|Modern-day refugees escaping war-torn Syria
I’m spending a few weeks in the UK – where the biggest news story is the hundreds of thousands of refugees from war-torn Syria making their way to Europe to escape the devastation in their homeland, and to find asylum in one of the European countries. Not surprisingly, the arguments I hear on the radio and read in the press range from humanitarian (“Of course we have to help these poor people”) to pragmatic (“Where will the resources to feed and house them come from?”) to hostile (“This is not our problem!”) Not surprisingly, many in the latter group blame the US for much of this “problem.”
I don’t know enough about the entire situation to comment as intelligently as I’d like to – why is Germany able to open its borders to all who need help, while the UK is only now (after the publishing of a horrific photo of a drowned child) reluctantly agreeing to take a limited number – and that only under specific conditions? But the humanitarian crisis, of which I am only seeing the proverbial “tip of the iceberg” makes me wonder – why hasn’t anyone suggested that the US take in some of these refugees?
“Give me your tired, your poor – your huddled masses yearning to breathe free…” The last time I visited the Statue of Liberty, those words were still on display. And yet, today, not only is the US leaving the entire “refugee crisis” to Europe, we have pulled the “welcome mat” out from under the feet of those who seek refuge from economic situations closer to home.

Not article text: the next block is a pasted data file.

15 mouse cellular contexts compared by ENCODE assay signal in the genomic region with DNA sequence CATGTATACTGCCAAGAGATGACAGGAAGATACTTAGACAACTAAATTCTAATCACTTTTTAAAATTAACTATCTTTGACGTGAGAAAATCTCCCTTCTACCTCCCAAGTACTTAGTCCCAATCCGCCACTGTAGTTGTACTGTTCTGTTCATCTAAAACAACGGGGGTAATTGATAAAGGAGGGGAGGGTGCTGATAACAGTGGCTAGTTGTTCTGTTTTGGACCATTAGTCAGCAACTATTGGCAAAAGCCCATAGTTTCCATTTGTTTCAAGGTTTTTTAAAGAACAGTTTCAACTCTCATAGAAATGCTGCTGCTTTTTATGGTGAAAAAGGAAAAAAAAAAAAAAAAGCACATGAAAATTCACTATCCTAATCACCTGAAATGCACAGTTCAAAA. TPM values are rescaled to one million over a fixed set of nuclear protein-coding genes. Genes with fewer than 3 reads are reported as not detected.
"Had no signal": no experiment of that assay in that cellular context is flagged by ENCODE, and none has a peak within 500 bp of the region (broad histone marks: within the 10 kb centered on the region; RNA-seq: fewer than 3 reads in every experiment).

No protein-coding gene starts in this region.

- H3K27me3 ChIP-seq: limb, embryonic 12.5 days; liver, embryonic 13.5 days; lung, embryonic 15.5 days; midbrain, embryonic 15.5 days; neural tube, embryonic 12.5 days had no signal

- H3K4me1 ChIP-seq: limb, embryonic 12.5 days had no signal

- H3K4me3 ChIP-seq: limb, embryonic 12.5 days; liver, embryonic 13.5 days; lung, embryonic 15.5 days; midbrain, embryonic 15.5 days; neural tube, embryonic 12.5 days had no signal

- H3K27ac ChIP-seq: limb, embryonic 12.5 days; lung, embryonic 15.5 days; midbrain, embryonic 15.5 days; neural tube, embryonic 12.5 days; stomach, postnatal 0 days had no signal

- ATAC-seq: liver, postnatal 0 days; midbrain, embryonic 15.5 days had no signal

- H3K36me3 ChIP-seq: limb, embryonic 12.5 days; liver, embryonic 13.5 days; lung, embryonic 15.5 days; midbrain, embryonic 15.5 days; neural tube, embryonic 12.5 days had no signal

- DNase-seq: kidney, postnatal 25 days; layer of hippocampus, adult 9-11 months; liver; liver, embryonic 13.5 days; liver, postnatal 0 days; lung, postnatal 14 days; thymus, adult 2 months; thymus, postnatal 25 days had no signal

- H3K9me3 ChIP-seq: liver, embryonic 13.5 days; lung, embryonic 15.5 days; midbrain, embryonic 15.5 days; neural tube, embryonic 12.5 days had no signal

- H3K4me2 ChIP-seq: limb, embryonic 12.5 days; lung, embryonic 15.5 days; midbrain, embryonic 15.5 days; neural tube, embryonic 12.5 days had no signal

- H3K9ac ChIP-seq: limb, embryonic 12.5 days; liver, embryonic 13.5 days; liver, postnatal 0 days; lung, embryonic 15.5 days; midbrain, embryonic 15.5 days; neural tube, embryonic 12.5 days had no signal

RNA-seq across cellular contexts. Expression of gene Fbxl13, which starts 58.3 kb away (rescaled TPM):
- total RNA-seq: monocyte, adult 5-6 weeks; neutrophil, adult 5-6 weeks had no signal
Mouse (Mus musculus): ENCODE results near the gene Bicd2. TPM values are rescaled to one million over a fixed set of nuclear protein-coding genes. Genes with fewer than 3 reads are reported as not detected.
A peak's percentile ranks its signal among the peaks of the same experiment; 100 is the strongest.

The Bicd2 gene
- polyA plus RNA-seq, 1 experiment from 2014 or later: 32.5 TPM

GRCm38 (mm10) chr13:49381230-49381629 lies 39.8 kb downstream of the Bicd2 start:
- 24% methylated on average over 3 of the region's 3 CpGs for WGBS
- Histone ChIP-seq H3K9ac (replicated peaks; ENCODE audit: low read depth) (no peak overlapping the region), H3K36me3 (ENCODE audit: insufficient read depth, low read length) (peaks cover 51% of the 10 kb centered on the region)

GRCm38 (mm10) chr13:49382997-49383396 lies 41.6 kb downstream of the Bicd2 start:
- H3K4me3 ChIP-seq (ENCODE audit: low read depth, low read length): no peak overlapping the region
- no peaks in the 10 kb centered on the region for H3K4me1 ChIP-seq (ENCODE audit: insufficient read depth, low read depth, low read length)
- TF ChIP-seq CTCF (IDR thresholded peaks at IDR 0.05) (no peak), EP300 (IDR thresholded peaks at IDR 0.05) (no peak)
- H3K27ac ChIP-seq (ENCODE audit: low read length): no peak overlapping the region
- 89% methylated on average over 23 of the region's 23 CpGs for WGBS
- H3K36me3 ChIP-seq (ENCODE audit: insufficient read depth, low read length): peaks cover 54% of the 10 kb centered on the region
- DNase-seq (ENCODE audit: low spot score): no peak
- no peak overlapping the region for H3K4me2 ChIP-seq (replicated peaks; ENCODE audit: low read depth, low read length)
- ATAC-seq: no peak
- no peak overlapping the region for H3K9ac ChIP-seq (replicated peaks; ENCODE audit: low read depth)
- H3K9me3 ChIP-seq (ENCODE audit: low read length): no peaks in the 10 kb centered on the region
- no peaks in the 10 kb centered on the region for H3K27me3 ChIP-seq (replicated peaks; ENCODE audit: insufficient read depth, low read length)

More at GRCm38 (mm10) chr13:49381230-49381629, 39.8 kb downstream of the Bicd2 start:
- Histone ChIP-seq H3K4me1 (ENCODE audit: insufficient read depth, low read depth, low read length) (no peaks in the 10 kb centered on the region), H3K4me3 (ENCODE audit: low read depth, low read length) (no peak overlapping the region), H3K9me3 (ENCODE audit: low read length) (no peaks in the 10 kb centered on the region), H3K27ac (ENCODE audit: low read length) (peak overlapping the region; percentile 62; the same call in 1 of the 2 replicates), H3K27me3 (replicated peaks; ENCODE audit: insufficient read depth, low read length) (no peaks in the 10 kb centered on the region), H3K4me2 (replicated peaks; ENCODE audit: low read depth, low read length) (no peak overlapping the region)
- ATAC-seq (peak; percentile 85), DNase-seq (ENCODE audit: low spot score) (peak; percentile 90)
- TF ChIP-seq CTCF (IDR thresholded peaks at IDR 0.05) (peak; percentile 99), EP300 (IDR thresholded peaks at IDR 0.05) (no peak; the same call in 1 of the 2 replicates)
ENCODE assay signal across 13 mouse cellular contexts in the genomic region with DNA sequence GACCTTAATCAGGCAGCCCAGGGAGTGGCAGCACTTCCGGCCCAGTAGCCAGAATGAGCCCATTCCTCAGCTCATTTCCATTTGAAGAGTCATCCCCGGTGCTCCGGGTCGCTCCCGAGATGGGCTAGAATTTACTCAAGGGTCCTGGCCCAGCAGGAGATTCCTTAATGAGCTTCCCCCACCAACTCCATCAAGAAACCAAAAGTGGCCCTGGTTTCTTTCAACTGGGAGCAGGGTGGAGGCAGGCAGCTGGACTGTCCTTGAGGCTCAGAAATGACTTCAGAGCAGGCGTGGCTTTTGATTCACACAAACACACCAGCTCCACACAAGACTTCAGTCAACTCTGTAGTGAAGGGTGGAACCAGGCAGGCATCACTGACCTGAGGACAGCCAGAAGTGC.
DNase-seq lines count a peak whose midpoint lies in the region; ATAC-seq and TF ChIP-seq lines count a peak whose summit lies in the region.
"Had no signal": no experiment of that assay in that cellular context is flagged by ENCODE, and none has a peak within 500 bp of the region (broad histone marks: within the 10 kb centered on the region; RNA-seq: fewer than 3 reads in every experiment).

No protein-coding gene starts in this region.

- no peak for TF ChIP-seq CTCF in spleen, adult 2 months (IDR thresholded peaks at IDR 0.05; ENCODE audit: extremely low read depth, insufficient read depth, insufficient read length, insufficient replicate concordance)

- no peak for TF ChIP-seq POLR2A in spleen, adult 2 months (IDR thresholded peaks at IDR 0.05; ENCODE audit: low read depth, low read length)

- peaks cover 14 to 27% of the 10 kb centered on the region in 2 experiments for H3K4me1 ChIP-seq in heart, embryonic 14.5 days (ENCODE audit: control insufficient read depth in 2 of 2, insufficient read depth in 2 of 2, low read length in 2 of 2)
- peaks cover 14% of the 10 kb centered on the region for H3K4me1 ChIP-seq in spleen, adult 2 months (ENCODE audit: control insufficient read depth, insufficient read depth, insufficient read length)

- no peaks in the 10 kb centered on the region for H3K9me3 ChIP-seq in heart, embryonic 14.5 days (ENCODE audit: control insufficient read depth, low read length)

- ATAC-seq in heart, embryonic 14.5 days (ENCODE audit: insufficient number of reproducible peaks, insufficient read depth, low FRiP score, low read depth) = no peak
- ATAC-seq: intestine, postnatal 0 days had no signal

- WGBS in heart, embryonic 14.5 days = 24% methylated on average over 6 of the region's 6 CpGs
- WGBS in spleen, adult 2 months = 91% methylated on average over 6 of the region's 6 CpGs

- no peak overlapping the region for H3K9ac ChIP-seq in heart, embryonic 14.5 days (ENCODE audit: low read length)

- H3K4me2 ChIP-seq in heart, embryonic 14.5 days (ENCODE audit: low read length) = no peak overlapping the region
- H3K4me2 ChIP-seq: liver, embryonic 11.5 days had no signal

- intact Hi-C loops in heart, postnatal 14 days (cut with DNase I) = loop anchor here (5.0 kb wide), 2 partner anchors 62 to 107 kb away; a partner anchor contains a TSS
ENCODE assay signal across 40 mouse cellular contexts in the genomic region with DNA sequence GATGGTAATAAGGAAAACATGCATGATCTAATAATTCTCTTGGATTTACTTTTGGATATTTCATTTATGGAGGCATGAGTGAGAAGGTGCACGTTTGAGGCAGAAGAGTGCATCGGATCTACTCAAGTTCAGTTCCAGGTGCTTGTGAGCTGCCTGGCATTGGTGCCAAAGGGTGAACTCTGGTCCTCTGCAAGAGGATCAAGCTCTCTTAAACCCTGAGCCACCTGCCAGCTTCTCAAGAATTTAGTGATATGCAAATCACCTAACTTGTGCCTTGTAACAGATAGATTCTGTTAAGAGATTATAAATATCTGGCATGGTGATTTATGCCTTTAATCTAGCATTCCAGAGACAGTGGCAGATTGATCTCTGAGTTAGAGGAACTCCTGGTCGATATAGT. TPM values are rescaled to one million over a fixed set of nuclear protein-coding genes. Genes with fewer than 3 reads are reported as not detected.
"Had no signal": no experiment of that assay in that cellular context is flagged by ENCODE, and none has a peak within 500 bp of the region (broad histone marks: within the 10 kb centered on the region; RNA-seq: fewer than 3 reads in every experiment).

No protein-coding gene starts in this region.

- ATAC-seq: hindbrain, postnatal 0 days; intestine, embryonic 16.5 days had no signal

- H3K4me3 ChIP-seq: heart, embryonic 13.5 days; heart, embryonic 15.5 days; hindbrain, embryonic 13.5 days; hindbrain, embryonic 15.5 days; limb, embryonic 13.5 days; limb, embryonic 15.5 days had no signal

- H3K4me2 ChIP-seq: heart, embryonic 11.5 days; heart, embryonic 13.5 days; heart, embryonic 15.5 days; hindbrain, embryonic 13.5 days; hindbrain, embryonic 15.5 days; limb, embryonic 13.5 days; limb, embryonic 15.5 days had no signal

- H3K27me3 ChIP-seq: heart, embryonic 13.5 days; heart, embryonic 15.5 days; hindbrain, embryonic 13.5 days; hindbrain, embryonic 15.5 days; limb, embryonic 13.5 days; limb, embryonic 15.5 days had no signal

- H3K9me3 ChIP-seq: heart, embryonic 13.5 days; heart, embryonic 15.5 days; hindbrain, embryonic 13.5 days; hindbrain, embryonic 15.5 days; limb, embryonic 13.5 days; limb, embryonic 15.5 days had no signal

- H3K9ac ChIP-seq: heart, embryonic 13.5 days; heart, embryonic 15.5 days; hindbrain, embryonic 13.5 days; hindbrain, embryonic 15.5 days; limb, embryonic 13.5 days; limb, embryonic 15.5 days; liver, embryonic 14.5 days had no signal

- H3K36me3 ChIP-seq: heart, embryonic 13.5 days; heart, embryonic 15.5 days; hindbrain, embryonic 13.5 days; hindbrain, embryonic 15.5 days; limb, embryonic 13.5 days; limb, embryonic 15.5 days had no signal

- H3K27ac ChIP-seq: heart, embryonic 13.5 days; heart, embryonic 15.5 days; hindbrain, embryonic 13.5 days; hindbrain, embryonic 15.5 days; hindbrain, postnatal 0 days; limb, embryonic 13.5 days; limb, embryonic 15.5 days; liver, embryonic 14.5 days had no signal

In the swearing off further discussions of the 2016 Presidential candidates, I note that a discussion of immigration certainly seems to be playing a significant part in that process. And I wonder – who among us is a “native?” Who can claim ancestry that goes back to the founding of a country – any country?
My “American” roots only go back two or three generations – my paternal grandparents were both Scandinavian immigrants, while my maternal grandmother was conceived in England, and my maternal grandfather was first-generation German. Where would I be – where would any of us be – if the US had not welcomed those early “immigrants” to Ellis Island and other points of entry?
|Palestinian refugees - 1948
Inevitably, when talking about refugees, my thoughts – and my heart – goes to the 750,000 Palestinian refugees of 1948 – those forced from their homes to fulfill Israel’s dream of statehood. How many of their descendants are among the refugees who have fled present-day Syria – becoming refugees yet again?
And how long will it take for the world to wake up – to realize that we are all strangers here – and we all deserve a helping hand?